October 5, 2012; Source: USA TODAY
Nonprofit missions need to evolve like almost everything else and sometimes that evolution only happens through facing contradictions. Nonprofit organizations often struggle to make decisions that will fulfill the mission and reflect the core values. But what happens when two parts of the mission and values collide with each other?
Recently, an article in USA TODAY reported on Ryan Andresen, who had completed all of the requirements to earn Eagle Scout status, but whose application was denied by the scoutmaster of his troop in California. That decision was upheld by the Scout executive of the Council overseeing the troop in question.
As the article points out (and as NPQ has previously noted), Boy Scouts of America has a policy denying membership to openly gay scouts and leaders but, although it has proven to be controversial, the policy was recently reaffirmed following a confidential study. The question of whether this policy can be sustainable in a changing world aside, there is also the question of which part of the Scout mission/code should be upheld.
As stated in its 2010 annual report, the mission of the Boy Scouts of America is “to prepare young people to make ethical and moral choices over their lifetime by instilling in them values of the Scout oath and Scout law.” The 17-year-old in this case has been a scout for 12 years—since he was five years old—so we have to believe scouting is part of his makeup. His choice to “out” himself reflects the scouting commitment to telling the truth and making the ethical choice of honesty; that is, he has lived up to the mission.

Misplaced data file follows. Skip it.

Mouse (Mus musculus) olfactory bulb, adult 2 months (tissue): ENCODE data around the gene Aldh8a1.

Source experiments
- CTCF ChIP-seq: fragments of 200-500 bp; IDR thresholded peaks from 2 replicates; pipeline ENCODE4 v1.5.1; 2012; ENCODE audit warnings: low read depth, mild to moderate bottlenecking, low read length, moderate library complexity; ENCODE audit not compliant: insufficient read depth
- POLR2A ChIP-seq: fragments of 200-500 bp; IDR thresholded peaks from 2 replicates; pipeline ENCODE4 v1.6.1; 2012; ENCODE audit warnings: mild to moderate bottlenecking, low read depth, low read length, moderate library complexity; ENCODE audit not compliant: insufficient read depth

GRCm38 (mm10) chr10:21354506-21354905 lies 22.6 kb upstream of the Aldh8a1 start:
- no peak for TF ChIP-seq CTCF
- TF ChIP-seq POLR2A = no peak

On the other hand, the decision to deny Eagle Scout status to the young man is because, according to the Scout executive quoted in the article, the young man did not live up to an element of the Scout oath: “duty to God.” The Boy Scouts of America website states, “While Scouting does not define religious belief for its members, it has been adopted by and works with youth programs of all major faiths.” The religious belief in question, of course, is that homosexuality goes against the teachings of the Bible, so the Scouts interpret that to mean that the young man has not done his duty to God (the interpretation of the Bible as anti-homosexual has been challenged). Nevertheless, the troop leader and Scout executive have both acted based on the Boy Scouts of America’s interpretation of their mission and oath.
So both decisions appear to be based on the mission as it is interpreted by the Boy Scout leadership. In a changing world that is increasingly accepting of differences, how can the Boy Scouts of America reconcile seemingly conflicting elements of their mission? This is a cautionary tale for all nonprofits: take the time to really look at your mission and values, and ensure they are consistent. In this case, the result is an online petition that has attracted more than 360,000 signatures calling for Andresen to be given Eagle Scout status. –Rob Meiksins